Discover the Beauty of 5 Long Island Landmarks

Full of beauty and history, Long Island towns were made for exploration. Restaurants and shops are the more obvious attractions but if you keep your eyes peeled you will come across some pretty spectacular landmarks. These five Long Island landmarks are just lovely.

Related Content: Explore Two Quaint Long Island Towns

Greenport Carousel


Located in the four-acre Mitchell Park, this restored 1920s carousel was donated by the Northrop-Grumman Corporation in 1995. Even though grabbing the brass ring for a free ride is for children, just climbing on one of the 36 hand-carved horses brings out the kid in anyone. Click to go

The Windmills of East Hampton

long island architectural landmarks

image: beyond my ken – own work, gfdl,

A nod to simpler times, the three windmills of East Hampton represent some of the oldest American craftsmanship of the Wooden Age. And though stunningly beautiful they aren’t just for admiring, visitors can travel back to the turn of last century by taking a tour of Hook Mill, Pantigo Mill and Gardiners Mill. Click to go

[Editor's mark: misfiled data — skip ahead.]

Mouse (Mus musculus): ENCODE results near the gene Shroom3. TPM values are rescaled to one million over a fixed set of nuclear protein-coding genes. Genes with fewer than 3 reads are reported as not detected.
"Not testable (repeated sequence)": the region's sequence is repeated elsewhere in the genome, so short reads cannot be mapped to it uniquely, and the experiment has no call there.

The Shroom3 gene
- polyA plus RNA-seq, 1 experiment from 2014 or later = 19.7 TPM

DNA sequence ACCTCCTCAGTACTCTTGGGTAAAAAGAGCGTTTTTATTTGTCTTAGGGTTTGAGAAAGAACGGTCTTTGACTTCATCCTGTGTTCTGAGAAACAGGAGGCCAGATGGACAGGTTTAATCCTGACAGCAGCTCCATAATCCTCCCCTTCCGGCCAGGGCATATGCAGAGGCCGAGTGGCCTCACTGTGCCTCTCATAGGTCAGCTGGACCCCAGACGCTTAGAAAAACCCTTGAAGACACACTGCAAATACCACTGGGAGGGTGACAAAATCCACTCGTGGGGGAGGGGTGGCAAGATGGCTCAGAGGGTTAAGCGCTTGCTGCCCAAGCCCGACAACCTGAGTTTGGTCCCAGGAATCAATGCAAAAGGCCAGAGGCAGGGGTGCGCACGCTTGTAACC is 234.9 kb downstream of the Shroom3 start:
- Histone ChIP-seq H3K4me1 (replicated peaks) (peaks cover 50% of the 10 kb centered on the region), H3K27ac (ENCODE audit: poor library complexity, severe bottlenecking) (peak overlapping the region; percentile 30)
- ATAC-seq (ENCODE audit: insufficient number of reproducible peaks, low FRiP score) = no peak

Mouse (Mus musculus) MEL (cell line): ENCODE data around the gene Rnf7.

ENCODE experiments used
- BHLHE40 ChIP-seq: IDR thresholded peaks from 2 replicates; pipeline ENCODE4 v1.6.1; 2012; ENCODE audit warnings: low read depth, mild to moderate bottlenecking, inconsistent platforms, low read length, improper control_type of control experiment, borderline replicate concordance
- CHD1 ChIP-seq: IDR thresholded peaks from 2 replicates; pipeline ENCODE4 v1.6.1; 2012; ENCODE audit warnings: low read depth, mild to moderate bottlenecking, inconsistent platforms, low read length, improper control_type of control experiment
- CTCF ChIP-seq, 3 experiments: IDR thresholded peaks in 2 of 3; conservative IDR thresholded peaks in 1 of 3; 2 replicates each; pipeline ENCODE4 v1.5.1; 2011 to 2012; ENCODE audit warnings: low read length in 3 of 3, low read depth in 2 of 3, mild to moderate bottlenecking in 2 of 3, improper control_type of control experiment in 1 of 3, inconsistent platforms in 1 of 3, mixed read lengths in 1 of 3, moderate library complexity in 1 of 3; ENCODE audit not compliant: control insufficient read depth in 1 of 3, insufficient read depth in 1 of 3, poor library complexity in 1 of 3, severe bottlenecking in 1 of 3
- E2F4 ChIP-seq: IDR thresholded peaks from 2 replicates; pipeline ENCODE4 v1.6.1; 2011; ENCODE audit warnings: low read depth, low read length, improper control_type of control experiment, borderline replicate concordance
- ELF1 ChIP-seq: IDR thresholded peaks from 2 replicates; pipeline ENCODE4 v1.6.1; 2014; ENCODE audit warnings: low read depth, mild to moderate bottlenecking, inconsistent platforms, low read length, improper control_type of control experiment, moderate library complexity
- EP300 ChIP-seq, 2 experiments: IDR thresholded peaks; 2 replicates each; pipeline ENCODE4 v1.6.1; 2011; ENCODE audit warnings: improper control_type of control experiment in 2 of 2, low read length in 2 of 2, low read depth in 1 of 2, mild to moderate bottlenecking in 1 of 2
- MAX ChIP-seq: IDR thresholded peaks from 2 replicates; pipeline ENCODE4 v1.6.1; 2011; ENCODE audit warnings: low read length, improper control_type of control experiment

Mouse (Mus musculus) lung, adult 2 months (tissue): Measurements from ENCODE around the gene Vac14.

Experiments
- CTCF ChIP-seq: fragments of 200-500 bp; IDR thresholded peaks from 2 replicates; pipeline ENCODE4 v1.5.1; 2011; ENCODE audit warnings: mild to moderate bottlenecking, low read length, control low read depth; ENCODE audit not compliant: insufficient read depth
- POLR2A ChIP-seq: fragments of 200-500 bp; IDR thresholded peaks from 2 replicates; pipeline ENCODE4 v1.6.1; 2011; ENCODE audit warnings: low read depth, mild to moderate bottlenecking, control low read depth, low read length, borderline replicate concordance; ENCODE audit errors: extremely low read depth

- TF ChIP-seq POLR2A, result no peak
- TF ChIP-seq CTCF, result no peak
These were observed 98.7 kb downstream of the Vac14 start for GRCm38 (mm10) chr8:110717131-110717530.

The Statue of Whisper the Bull, Smithtown



Whisper did not make a soft entrance. From truck to train to truck once more, the 14-foot, 5-ton bronze bull made its journey to Smithtown after spending almost 20 years in storage. On May 10, 1941, Mary Rumsey, daughter of the sculptor and wife of New York Governor W. Averill Harriman, presented the statue to the people of Smithtown at the head of River Park. Today, locals enjoy visiting for photos. Click to go

Ward Memorial Clock Tower, Roslyn



Built in the 1890s, the Ward Memorial Clock Tower was a gift to the village from the children of Mrs. Ward, a notable Roslyn resident. The 44-foot granite and sandstone tower has a tile-roofed belfry housing a Seth Thomas clock designed by A. S. Hotchkiss. The 2,500-pound bronze bell is rung only on special occasions. Click to go

The Sphinx, Bayport

This 10-foot sculpture built in 1911 weighs 45 tons and is about one-seventh the size of the real old Sphinx of Egypt. The Sphinx originally greeted visitors to Will Graham’s Anchorage Inn in Blue Point but it can now be found on the grounds of Fontana Concrete Products in Bayport. The Fontana family rescued the decaying sculpture in 1974 and restored it in 1981. Click to go